The British government is nationalizing troubled mortgage lender Bradford & Bingley, the Treasury confirmed Monday, taking over the bank’s 50 billion pound ($91 billion) mortgage and loan books as turmoil from the U.S. credit crisis spread across Europe.
The move comes hours after Dutch-Belgian banking giant Fortis NV was partially nationalized with an 11.2 billion euros ($16.4 billion) rescue from the governments of Belgium, the Netherlands and Luxembourg, after investor confidence in the bank disappeared last week. Germany’s second-biggest commercial property lender, Hypo Real Estate Holding AG, said Monday it had secured a multibillion euro line of credit from several banks, as the financial turmoil in the United States spread further in Europe.
Treasury chief Alistair Darling said on BBC radio that the move is intended to preserve the country’s financial stability.
“We are standing behind the system to stabilize it because to let Bradford & Bingley go down would have destabilized the entire system, especially given what’s going on in the world at the moment,” Darling said.
The government has also paid out 18 billion pounds ($33 billion) to facilitate the sale of Bradford & Bingley’s savings business, including its entire retail branch network, to Spain’s Banco Santander. Santander, the second-largest bank in Europe, said it will be paying 612 million pounds ($1.1 billion) for Bradford & Bingley’s 197 branches and 20 billion pounds of deposits.
Bradford & Bingley is the third major British bank to run into trouble since credit crunch began just over a year ago. Northern Rock PLC was nationalized in February, and HBOS PLC sold itself to Lloyds TSB Group PLC on Sept. 18, to stem a sharply falling share price.
The government is likely to take the bank’s toxic loans and either fold them into Northern Rock, another mortgage lender nationalized by the British government in February, or employ Santander to administrate them via its British banking teams of Abbey National and Alliance & Leicester, said banking analysts.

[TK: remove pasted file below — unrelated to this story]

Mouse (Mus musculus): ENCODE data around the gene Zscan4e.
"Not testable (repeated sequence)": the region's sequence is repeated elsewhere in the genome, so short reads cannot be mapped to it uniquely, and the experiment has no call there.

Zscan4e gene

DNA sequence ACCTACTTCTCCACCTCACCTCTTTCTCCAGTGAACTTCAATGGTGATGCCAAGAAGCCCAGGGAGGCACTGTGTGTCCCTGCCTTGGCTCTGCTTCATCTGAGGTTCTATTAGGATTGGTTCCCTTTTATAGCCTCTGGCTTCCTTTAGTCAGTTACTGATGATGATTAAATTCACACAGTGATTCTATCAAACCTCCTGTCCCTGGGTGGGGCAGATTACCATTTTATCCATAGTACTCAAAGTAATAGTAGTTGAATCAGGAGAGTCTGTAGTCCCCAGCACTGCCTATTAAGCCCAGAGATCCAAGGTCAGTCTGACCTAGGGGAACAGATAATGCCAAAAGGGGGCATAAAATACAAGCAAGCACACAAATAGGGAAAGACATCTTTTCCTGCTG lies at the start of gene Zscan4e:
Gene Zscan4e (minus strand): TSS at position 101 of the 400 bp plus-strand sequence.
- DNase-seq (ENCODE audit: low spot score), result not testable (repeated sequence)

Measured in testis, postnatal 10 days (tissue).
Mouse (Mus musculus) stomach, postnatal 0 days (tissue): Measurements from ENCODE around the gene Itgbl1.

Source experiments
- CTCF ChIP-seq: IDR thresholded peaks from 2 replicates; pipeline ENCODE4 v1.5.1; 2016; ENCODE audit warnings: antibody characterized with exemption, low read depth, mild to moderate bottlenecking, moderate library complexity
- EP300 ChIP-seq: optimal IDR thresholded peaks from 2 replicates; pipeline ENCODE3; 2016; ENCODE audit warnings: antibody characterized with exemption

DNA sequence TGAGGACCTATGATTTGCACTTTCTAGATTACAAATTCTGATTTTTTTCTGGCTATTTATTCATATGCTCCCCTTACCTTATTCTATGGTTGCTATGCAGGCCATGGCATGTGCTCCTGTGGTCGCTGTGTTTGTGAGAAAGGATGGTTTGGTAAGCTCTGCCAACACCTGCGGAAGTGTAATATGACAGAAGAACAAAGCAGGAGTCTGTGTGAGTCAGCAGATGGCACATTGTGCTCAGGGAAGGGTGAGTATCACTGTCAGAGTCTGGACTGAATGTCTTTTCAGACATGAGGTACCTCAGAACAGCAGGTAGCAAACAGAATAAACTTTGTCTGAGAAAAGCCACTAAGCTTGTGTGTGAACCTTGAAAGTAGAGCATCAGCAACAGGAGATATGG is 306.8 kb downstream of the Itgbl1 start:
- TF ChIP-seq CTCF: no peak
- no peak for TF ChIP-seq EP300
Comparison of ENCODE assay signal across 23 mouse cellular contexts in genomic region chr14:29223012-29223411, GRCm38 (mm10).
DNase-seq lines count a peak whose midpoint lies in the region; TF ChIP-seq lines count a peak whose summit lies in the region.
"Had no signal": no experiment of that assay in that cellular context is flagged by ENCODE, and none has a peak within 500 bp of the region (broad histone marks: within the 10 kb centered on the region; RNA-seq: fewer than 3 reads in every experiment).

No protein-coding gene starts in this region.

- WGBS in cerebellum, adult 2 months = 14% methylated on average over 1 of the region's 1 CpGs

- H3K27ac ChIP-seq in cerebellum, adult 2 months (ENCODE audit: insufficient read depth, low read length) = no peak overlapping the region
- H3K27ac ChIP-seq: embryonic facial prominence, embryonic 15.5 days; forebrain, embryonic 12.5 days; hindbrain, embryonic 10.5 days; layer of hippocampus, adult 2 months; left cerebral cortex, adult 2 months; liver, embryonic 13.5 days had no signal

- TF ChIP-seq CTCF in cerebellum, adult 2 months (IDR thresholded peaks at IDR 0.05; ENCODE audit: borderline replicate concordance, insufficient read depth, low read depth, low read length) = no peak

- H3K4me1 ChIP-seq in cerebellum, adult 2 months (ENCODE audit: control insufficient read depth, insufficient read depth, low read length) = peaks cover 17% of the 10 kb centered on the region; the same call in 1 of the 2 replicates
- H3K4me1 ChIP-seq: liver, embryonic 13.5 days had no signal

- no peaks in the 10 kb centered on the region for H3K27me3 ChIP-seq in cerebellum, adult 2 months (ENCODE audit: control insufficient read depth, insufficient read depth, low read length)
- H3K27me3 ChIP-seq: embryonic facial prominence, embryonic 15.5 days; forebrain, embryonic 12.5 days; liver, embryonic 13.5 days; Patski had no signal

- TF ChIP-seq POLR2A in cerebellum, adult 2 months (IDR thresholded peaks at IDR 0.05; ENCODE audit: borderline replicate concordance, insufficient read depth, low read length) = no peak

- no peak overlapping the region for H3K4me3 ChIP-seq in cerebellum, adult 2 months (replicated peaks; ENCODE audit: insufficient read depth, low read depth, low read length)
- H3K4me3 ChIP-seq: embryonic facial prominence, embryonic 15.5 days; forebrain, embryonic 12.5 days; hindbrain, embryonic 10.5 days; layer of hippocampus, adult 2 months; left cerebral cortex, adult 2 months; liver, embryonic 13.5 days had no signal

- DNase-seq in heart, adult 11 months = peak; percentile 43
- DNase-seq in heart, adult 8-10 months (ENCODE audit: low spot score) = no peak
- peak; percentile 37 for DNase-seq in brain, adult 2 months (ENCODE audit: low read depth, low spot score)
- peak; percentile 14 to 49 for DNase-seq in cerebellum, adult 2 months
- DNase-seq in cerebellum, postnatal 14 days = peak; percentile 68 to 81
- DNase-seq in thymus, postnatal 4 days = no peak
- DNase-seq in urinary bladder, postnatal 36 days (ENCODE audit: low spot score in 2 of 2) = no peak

“Santander’s work force might not be as over stretched as Northern Rock’s is,” said Alex Potter, London-based banking analyst at Collins Stewart PLC.
Bradford & Bingley was particularly vulnerable to the credit crunch because it specializes in buy-to-let mortgages. Rising mortgage rates mean that investors who took out loans to buy properties for renting out are no longer able to cover their mortgages repayments with their rental income, and many are defaulting on the loans, especially the 17 percent of Bradford & Bingley borrowers whose incomes had not been verified by the bank.
In evidence of just how tight the mortgage market is now, the Bank of England said Monday that mortgage lending had collapsed to just 143 million pounds ($258 million) during August, only 5 percent of the previous month’s 2.9 billion pound total.
Bradford & Bingley said last week it was cutting 370 jobs in response to the worsening economy, but that was not enough to save it.
The bank’s shares plunged from around 300 pence ($5.53) at the start of the year to 20 pence (32 U.S. cents) Friday. All the company’s shares had been taken into public ownership by the time the markets opened on Monday.
Bank shares were broadly lower on the London Stock Exchange. Royal Bank of Scotland was off 11.2 percent, Barclays fell 6.4 percent, Alliance & Leiciester was down 3.8 percent, and Lloyds TSB was down 6.6 percent.
The opposition Conservative Party criticized the government’s action.
“What is really being saved here are not the depositors or the jobs — it is the large institutions that lent lots of money to Bradford & Bingley and made money out of that when times were good and now that times have turned down are asking every single person in the country to pay more in their taxes to bail out this bank,” said George Osborne, the Conservative spokesman on Treasury issues.
But many banking analysts argue that the nationalization of the bank could be a boon to taxpayers one day, unlike the U.S. bailout plan, in which the government is simply buying up bad debts.
“In the short term it’s going to cost the taxpayer loads,” said Collins Stewart’s Potter. “But mortgage books are cyclical. We might find that the government, and the taxpayer, loses X million now, but then makes X million in the upturn and floats Bradford & Bingley for a profit at the other end.”